Regular maintenance: Tight bends in the cable increase friction between the liner and the welding wire. This friction makes it more difficult to push the wire through the liner, causing wear and metal fragments to accumulate inside the liner. Eventually these tiny particles can build up and cause serious wire feed blockages. This occurs to a lesser degree even with cables that are not bent tightly, so it’s a good idea to periodically clear out the liner with compressed air.

In addition to guiding the wire, the back end of the liner contains o-rings and seals to ensure the shielding gas doesn't escape the gun cable.

Poor or erratic wire feeding, a loss of amperage or frequent contact tip burnback are all signs of liner problems. Unfortunately, because of the time it takes to replace the liner, this is often one of the last components checked during a troubleshooting effort.

Poor wire feeding: Erratic or poor wire feeding can result when the liner becomes worn out in certain spots or excessive debris builds up in the liner. Excessive debris can usually be cleared out by removing the wire and forcing compressed air through the liner (without removing it from the cable).

In most cases, a worn out liner will need to be replaced. Changing the liner is a time consuming process and requires disconnecting the gun from the wire feeder, disassembling the power pin, replacing the old liner and trimming the new one to fit the gun.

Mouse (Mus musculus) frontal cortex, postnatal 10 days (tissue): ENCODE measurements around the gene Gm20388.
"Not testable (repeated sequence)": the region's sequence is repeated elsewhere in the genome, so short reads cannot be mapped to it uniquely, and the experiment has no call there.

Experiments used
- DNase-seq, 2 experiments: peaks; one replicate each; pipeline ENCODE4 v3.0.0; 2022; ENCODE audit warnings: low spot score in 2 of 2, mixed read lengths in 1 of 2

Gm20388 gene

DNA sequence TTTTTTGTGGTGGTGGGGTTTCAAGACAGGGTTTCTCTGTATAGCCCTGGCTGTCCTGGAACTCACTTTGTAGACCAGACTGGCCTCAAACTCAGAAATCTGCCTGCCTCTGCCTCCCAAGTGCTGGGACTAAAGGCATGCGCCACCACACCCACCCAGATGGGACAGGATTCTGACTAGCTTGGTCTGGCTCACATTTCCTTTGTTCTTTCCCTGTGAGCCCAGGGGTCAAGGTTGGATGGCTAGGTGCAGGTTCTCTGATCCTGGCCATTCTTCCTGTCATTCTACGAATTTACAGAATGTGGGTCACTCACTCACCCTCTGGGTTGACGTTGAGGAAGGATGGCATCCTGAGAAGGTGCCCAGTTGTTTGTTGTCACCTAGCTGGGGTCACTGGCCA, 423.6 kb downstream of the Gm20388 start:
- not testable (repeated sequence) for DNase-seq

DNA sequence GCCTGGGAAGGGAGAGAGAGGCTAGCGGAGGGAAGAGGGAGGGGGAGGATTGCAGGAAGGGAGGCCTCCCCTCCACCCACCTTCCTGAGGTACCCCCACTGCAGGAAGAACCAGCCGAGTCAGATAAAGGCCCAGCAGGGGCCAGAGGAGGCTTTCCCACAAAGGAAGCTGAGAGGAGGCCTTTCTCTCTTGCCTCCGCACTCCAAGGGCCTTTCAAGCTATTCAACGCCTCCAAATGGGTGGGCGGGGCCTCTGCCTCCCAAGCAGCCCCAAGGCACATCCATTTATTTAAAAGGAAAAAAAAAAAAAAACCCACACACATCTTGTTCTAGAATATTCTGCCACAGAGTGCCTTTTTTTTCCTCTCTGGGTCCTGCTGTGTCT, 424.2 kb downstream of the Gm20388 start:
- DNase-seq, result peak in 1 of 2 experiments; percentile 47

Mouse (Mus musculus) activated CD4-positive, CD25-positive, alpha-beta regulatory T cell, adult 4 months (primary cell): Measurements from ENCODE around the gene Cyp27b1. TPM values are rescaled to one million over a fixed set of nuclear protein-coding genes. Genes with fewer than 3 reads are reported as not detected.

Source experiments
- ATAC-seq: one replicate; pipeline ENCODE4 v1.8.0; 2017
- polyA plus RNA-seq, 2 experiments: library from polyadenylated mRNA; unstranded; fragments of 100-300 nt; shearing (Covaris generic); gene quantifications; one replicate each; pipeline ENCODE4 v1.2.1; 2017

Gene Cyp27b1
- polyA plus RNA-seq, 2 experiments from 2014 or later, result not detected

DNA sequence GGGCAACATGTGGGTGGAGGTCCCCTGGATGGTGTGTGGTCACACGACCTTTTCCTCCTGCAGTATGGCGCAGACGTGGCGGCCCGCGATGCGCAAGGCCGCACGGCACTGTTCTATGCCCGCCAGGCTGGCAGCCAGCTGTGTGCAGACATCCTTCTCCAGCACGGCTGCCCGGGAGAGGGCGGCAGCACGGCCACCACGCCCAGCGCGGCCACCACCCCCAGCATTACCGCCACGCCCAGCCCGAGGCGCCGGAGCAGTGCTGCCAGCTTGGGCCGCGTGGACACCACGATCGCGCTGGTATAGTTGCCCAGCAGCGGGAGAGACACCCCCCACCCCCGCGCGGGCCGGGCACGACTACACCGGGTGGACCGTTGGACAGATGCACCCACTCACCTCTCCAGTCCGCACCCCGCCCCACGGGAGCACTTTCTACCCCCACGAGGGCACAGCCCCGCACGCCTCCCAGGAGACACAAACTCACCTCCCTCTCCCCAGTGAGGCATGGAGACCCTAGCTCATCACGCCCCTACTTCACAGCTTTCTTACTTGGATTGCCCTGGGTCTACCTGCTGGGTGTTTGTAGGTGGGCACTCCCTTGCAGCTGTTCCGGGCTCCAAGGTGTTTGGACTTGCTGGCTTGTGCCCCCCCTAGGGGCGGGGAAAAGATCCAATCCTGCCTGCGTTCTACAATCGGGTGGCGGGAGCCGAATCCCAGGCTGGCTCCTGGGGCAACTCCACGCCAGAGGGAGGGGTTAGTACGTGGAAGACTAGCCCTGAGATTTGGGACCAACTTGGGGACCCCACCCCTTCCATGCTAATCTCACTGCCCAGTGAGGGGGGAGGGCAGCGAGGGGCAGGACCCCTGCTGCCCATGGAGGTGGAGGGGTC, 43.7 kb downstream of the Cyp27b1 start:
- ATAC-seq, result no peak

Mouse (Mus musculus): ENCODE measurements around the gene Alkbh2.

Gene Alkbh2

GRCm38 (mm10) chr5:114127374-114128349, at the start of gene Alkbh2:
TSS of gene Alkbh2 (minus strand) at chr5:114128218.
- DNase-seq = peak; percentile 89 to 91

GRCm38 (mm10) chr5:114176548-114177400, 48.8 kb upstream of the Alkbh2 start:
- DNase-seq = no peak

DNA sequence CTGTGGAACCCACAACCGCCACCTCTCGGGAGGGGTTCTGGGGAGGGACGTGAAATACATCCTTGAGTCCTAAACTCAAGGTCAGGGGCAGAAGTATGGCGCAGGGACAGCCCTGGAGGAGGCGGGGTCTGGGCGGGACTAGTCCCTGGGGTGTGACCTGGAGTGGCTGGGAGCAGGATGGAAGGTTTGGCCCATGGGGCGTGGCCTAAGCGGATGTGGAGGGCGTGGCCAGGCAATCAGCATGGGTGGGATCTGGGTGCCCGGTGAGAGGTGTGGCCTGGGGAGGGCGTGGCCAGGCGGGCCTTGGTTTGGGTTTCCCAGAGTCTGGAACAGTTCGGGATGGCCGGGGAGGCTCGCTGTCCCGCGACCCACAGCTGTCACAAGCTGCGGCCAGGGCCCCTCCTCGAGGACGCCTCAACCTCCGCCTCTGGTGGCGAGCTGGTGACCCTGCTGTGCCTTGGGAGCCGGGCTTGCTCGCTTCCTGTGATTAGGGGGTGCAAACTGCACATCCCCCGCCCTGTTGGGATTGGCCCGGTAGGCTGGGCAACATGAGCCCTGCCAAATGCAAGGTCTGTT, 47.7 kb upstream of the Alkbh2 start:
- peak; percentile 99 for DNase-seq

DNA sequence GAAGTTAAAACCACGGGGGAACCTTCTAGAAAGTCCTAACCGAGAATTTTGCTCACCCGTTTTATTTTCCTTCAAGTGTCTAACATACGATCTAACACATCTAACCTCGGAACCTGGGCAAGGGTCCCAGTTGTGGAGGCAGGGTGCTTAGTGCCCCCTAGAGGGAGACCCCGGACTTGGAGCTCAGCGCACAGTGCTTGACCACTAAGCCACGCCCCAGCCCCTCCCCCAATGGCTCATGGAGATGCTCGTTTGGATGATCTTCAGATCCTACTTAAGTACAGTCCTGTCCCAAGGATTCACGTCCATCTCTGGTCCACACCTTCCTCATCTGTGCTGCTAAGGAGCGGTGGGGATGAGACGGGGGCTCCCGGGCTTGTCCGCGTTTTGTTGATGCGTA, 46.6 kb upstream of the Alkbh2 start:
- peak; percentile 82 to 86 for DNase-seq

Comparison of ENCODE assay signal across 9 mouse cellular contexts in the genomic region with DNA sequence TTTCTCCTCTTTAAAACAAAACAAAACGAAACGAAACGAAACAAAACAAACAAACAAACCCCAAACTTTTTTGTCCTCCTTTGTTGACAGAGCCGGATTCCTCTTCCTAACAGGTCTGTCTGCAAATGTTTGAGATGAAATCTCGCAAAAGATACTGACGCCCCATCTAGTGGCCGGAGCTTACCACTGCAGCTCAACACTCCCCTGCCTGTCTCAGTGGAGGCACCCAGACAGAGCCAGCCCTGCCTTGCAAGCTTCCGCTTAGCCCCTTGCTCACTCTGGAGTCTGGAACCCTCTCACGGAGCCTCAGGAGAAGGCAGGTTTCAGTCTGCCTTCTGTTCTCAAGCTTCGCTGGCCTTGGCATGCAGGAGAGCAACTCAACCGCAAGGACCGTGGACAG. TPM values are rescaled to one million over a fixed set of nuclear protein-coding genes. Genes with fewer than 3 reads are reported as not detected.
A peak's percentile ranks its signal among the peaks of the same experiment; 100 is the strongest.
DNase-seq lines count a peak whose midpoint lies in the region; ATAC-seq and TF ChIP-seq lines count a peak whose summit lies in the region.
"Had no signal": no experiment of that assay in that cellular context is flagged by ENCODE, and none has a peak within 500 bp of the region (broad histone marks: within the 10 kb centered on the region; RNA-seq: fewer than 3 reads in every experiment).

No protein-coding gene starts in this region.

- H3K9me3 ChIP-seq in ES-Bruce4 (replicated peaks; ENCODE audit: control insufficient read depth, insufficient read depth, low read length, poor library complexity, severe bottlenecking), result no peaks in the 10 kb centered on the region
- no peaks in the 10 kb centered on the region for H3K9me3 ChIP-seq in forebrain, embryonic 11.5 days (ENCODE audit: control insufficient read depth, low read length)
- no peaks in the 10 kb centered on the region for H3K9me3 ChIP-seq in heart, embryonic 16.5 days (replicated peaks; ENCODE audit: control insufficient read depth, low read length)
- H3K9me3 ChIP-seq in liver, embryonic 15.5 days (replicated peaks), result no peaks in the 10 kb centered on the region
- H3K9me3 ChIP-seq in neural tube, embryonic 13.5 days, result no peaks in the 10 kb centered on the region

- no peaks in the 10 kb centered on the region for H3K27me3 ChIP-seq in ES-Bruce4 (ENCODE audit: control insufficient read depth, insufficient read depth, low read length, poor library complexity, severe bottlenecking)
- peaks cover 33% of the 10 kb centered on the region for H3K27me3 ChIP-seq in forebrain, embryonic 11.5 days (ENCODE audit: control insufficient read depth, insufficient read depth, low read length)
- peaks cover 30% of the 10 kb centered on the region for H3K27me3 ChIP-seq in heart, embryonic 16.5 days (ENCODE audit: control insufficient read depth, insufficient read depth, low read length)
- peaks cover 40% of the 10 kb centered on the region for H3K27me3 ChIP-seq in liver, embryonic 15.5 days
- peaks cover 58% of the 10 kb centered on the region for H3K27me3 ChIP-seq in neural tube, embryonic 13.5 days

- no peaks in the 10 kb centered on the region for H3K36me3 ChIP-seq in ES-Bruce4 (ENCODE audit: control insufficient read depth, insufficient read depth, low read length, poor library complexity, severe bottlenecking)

The portion of the liner that passes through the neck tube is usually the most curved part of the liner and the first area to wear out. For this reason, some MIG gun manufacturers make replacement neck liners that allow operators to replace only the part of the liner that travels the length of the neck tube. These neck liners can reduce operator downtime by roughly 15 minutes every time this part of the liner needs replacing. Just as importantly, these neck liners cost roughly one-third the price of the full liner, saving companies significant equipment costs.

Birdnesting: If the welding wire’s path of travel through a MIG gun is blocked while the wire feeder is pushing it, a tangled mess of wire called a birdnest could be the result. A birdnest can be caused by a liner that is trimmed too short, clogged, or the wrong size (too small or large for the wire diameter). The above section on proper liner replacement describes how birdnesting can result from trimming a liner too short.

Electrical short: The liner is not designed to carry welding current, so a dramatic loss of current at the arc will result if loose cable connections or a degraded cable make it the path of least electrical resistance. One common sign that this has occurred is a discolored liner and excessive heat build up along the power cable. The discoloration is caused by heat and indicates weld current is being carried through the liner instead of the gun’s power cable. A degraded cable will require repair or replacement.

The liner is not visible during normal welding operations, but that doesn’t mean it can be overlooked as a significant factor in weld quality and productivity. Thankfully, performing some very basic maintenance and being able to troubleshoot a malfunctioning liner will help you maintain consistent weld quality and optimum productivity.